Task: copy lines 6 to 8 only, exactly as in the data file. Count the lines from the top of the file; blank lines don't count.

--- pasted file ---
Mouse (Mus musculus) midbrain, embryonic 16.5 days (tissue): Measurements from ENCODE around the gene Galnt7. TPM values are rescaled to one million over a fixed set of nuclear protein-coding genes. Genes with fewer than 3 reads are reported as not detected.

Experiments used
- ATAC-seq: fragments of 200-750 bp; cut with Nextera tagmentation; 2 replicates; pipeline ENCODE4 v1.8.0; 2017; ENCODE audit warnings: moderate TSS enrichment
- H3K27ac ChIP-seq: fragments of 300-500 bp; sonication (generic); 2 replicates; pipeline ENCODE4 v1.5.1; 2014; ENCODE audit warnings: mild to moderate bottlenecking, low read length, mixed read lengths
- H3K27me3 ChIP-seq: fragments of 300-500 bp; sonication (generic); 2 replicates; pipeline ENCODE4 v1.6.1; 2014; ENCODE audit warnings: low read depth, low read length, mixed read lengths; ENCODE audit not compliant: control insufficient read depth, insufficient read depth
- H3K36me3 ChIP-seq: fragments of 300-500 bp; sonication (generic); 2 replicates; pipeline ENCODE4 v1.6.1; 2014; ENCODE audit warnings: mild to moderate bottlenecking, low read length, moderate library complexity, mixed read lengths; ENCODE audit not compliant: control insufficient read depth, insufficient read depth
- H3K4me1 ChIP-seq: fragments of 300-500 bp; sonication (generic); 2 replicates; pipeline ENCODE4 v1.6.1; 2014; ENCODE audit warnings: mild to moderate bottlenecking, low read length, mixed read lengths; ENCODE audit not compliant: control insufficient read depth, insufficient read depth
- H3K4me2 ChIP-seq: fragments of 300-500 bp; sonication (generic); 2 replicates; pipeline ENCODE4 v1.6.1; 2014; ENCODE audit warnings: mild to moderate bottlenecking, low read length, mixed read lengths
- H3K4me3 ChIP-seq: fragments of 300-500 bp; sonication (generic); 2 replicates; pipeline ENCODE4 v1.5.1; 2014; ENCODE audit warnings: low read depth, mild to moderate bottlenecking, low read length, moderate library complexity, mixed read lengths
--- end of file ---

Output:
- H3K36me3 ChIP-seq: fragments of 300-500 bp; sonication (generic); 2 replicates; pipeline ENCODE4 v1.6.1; 2014; ENCODE audit warnings: mild to moderate bottlenecking, low read length, moderate library complexity, mixed read lengths; ENCODE audit not compliant: control insufficient read depth, insufficient read depth
- H3K4me1 ChIP-seq: fragments of 300-500 bp; sonication (generic); 2 replicates; pipeline ENCODE4 v1.6.1; 2014; ENCODE audit warnings: mild to moderate bottlenecking, low read length, mixed read lengths; ENCODE audit not compliant: control insufficient read depth, insufficient read depth
- H3K4me2 ChIP-seq: fragments of 300-500 bp; sonication (generic); 2 replicates; pipeline ENCODE4 v1.6.1; 2014; ENCODE audit warnings: mild to moderate bottlenecking, low read length, mixed read lengths